To know of

to ask, to inquire.
- Shak.

See also: Know

Webster's Revised Unabridged Dictionary, published 1913 by G. & C. Merriam Co.
References in periodicals archive ?
2000-15, the requesting spouse's actual knowledge or reason to know of the item giving rise to a deficiency or that a reported liability would not be paid, weighed heavily against granting relief.
First, he would be considered to have reason to know of M's income because he knew of the source or activity generating it (in fact, he helped M account for the income in prior years).
(Actual knowledge would be an extremely strong factor against granting equitable relief.) A does have reason to know of the income but this does not disqualify A's eligibility for relief (as with traditional relief), because it is only one negative factor to be considered along with all other factors.
A taxpayer is deemed to have knowledge of an omission if a reasonably prudent person could be expected to know of it.
* Did not know or have reason to know of the omission.
* Deficiency cases, in which the requesting spouse did not know and had no reason to know of the item giving rise to the deficiency.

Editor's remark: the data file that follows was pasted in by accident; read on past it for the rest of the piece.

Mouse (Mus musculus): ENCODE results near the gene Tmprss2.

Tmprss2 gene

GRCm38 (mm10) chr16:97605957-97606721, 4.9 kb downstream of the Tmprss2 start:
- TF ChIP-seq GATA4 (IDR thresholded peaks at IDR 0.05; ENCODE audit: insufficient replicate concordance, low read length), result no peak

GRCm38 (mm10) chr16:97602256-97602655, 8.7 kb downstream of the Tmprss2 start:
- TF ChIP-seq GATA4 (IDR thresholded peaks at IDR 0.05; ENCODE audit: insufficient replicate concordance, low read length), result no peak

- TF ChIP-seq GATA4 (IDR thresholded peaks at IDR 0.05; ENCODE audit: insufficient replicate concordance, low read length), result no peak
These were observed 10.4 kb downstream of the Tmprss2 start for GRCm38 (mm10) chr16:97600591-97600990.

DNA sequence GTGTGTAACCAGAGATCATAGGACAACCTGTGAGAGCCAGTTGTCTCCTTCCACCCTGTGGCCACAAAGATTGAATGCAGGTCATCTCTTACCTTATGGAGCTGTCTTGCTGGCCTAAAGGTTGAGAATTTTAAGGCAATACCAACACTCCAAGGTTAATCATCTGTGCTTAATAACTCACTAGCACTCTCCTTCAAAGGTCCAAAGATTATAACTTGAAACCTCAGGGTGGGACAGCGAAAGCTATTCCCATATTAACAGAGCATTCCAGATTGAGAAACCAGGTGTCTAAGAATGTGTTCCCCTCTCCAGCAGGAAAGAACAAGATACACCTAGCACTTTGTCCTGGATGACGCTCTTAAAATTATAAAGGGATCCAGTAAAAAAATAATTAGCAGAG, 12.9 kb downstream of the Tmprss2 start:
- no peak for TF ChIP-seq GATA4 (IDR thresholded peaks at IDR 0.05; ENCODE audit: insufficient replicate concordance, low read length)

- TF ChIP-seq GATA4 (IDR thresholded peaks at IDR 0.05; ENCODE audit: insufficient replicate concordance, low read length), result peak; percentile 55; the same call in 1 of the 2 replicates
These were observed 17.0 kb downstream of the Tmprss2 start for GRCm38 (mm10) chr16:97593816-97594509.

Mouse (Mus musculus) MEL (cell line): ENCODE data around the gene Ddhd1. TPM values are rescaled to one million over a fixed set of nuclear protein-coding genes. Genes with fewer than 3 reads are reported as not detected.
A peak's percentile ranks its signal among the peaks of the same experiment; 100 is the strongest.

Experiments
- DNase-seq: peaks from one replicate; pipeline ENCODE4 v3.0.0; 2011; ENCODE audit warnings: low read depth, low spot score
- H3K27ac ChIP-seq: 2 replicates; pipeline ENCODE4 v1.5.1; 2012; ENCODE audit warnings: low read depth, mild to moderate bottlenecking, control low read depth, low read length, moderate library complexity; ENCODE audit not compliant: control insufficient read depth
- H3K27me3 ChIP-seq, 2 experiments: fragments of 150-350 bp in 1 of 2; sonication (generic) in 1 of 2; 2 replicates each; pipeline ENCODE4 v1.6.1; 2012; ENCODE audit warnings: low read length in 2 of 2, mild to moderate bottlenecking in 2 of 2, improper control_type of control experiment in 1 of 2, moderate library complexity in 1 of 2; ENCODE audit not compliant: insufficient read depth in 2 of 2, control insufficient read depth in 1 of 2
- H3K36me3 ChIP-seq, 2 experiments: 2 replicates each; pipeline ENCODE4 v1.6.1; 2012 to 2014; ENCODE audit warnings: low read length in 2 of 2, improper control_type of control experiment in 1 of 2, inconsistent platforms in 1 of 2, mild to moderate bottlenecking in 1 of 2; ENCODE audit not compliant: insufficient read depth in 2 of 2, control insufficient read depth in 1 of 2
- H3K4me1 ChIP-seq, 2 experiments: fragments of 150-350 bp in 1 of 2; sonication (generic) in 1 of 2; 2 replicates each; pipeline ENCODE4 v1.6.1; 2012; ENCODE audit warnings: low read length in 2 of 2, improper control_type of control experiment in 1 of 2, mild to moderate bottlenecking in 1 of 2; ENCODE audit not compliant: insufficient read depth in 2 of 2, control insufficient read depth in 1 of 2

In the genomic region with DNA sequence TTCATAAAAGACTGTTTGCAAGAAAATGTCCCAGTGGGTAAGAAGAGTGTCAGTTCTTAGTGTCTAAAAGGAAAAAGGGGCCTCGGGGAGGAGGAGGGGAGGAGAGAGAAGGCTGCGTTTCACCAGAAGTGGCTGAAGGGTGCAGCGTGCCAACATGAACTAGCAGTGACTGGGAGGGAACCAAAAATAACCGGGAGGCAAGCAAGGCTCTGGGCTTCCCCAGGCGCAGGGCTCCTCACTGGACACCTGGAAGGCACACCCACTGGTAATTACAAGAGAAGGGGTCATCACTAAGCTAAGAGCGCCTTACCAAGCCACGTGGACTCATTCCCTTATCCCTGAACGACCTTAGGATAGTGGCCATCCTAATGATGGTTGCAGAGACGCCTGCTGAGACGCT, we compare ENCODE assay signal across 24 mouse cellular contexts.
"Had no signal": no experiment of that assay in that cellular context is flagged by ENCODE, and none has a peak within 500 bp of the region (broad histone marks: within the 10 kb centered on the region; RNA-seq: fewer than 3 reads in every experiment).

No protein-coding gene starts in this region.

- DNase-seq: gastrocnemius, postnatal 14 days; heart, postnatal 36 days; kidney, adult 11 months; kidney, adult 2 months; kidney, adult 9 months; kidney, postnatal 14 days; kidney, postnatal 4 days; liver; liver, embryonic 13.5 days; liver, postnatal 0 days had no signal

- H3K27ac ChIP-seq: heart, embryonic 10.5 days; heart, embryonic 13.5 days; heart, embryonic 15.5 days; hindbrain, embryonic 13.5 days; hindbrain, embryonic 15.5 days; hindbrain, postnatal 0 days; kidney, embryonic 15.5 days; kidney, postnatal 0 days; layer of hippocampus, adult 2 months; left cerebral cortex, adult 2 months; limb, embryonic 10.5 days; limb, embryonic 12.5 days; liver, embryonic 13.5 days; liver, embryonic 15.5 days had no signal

* The innocent spouse must establish that, in signing the return, he or she did not know of, and had no reason to know of, the omission.
However, in a similar case, the Eleventh Circuit sided with the Tax Court in determining a wife had reason to know of a substantial understatement and did not qualify for innocent spouse treatment.
The requesting spouse established that at the time that the return was signed, he had no knowledge or reason to know of a tax understatement;
6015(b), that the requesting spouse had no knowledge or reason to know of a tax understatement at the time the taxpayers filed the joint return, was considered by the Tax Court in Butler, 114 TC 276 (2000).
In Stevens, the Eleventh Circuit listed four criteria, based on numerous prior cases, to determine whether a spouse had reason to know of the substantial understatement: (1) level of education, (2) involvement in the family's finances, (3) presence of expenditures that appear lavish or unusual when compared to the family's past level of income, standard of living and spending patterns; and (4) the culpable spouse's evasiveness and deceit concerning the family finances.(16)
Thus, should a spouse have reason to know of a substantial understatement if the other spouse is not evasive but she is not involved with the family finances?